Revolutionising the e-waste sector through smart recycling

FPD Recycling is availing of robotic and AI-powered automation solutions that will help the international e-waste recycling industry

Paudy O’Brien, chief executive of FPD Recycling: ‘We devised a process that could deal with carbon accounting and look at the full data capture.’ Picture: Arthur Ellis

Electronic waste, known as e-waste or WEEE, is the fastest-growing waste stream. According to the UN, in 2019 53.6 million tonnes of e-waste – of which 6.7 million tonnes were TVs, laptops and monitors, collectively referred to as flat panel displays (FPDs) – was generated globally, of which only 17.4 per cent is documented to be formally collected and recycled.

FPD Recycling, an Irish cleantech company established in 2019, has developed global proprietary urban mining technology that tackles the disposal of FPDs, and allows us to move away from the current ‘take-make-waste’ model to a sustainable circular economy, where materials are reused and remanufactured.

Name of company: FPD Recycling

Why they’re in the news: FPD Recycling is one of the first companies in the world to achieve the Gold Standard for a carbon credit project linked to e-waste recycling.

FPD Recycling has done this by developing robotic and AI-powered automation solutions for the international e-waste recycling sector that are enabling the best possible material recovery rates while making it safer and better for both people and the environment.

The Limerick-based company has had a busy and productive year, with its customer base now spanning three continents. Currently north of a million in revenue this year, it also opened its own 15,000sq ft assembly facility, which gives it more control over the technology and services it provides.

It is one of the first companies in the world to achieve the Gold Standard for a carbon credit project linked to e-waste recycling. This enables the recycling partners to benefit from trading carbon credits on the voluntary carbon market, but with one major difference.

“The carbon projects we are developing are backed up by empirical data captured by our technologies which increases the value of the carbon credits produced,” said Paudy O’Brien, chief executive of FPD Recycling. “We’re selling it as a carbon inset so that the electronics industry can reduce carbon within their own supply chain.”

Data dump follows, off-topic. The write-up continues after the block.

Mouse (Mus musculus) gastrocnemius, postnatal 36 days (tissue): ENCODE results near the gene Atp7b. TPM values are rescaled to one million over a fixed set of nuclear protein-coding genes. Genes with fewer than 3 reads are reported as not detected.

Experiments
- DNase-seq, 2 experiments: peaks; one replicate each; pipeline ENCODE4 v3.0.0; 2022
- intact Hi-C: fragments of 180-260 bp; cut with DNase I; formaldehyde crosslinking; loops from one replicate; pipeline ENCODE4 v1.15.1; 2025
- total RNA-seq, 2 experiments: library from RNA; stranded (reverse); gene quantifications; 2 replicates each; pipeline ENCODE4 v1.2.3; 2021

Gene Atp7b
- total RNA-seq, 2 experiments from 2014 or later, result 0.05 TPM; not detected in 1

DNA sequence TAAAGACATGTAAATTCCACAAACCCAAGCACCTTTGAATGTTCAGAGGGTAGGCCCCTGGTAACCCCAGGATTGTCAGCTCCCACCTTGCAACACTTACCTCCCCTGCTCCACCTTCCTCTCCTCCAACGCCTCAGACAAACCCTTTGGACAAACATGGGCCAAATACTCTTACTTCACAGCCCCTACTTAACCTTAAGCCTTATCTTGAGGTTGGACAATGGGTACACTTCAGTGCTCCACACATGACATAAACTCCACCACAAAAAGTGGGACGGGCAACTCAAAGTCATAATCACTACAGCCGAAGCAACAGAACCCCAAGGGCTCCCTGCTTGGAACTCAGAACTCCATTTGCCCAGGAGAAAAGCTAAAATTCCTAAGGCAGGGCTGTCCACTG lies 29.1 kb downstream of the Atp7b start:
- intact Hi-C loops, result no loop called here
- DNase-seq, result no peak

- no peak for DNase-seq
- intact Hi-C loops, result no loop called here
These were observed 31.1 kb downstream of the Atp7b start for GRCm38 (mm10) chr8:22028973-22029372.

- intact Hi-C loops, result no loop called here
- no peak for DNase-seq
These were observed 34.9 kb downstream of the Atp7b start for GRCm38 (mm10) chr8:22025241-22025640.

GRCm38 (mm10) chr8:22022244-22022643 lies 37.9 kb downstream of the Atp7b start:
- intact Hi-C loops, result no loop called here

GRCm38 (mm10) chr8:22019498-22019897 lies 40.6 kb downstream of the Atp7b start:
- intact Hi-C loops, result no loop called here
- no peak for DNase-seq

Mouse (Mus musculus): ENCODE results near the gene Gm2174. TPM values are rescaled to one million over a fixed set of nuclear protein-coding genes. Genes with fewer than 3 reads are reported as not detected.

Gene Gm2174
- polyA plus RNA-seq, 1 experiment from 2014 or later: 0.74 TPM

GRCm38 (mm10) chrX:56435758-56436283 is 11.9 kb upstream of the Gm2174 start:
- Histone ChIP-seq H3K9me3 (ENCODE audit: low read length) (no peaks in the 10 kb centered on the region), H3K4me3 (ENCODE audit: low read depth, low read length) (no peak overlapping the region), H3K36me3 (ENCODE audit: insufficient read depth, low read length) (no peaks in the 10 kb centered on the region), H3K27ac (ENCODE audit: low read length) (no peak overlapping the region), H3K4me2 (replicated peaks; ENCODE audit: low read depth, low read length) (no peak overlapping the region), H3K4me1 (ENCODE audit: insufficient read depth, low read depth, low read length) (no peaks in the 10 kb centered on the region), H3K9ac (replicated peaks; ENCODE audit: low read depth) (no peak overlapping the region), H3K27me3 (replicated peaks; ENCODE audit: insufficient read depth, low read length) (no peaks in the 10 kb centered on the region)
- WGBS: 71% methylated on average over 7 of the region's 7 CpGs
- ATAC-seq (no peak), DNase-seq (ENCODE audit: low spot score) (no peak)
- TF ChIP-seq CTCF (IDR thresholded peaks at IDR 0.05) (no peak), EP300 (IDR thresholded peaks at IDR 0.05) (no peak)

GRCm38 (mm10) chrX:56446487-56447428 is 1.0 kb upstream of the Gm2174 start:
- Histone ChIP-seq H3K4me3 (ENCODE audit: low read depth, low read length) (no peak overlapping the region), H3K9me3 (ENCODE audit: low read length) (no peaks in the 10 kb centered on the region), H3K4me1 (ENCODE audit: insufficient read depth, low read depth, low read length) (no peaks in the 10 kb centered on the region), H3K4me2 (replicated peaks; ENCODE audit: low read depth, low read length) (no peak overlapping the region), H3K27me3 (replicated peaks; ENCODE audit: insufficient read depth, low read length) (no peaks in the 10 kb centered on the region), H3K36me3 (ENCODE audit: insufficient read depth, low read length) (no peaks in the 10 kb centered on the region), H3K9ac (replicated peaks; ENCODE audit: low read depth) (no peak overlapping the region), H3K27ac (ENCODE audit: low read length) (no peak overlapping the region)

It was originally partnered with Robotics and Drives as an assembly partner before making the decision to take it in-house. From there, the team have been able to focus on entrenching AI vision and machine learning vision into its products.

It has recently partnered with an AI company that works primarily with the European Space Agency, which has provided it with support in both machine vision and its new battery sorting project.

“There’s a lot of positives in relation to building the in-house team, which is how you control the IP. It gives you better control of the outcome and gives you better control of the customer experience,” he explained.

Its flagship product is FPD PRO, the first fully automated robotic recycling system for processing FPDs. It’s currently working on the Circular PRO, which is a further step towards creating a true circular economy.

The Circular PRO is a end-to-end solution that includes all of the features of the FPD PRO, with the addition of identification of polymers and BFR elements without shredding; further disassembly; Carbon Credit Certification; parts harvesting for reuse & recycling, and data valorisation.

The company received €2 million in grant funding from the European Innovation Council (EIC), through the EIC Accelerator program over the last 12 months to fund the development of the Circular PRO.

The EIC is Europe's flagship innovation programme to identify, develop and scale up breakthrough technologies and game-changing innovations, and is highly competitive with a less than 5 per cent success rate among applications from all over Europe.

“In developing the Circular PRO we looked at the policy frameworks for Europe in the future, such as plastic separation, brominated flame retardant, digitalisation which data capture is a huge part of it, the Corporate Sustainability Reporting Directive (CSRD) and carbon accounting.

“We devised a process that could deal with carbon accounting and look at the full data capture – so elements like weight, size, TV model, identifying the materials such as brominated flame retardant – and deal with them without the traditional method of shredding and creating microplastics.”

Last month, the company launched a €21 million Series A funding round. O’Brien advised that €8.3 million has been committed from the EIC Fund in match funding and the company is seeking €12.7 million from institutional and private investors. This is the first dilutive funding round to be undertaken by the company.

The EIC Fund is the venture investment arm of the EIC. With a budget of €10 billion, it supports start-ups through patient capital to minimise the risk for private investors.

“EIIS is what the business is built on; it was a huge benefit to the business in that regard," he said. “It gave us the ability to be inventive and we didn’t need to pay back debt every month. It gave us that creative freedom that’s required in a technology start-up.

“The support of EIIS investors and Enterprise Ireland here at home has been integral to the success of the company to date and provided us with the skills and resources necessary to win the support of the EU which along with the current round of EIIS investment will fuel the next chapter in the company, as it continues to scale globally.”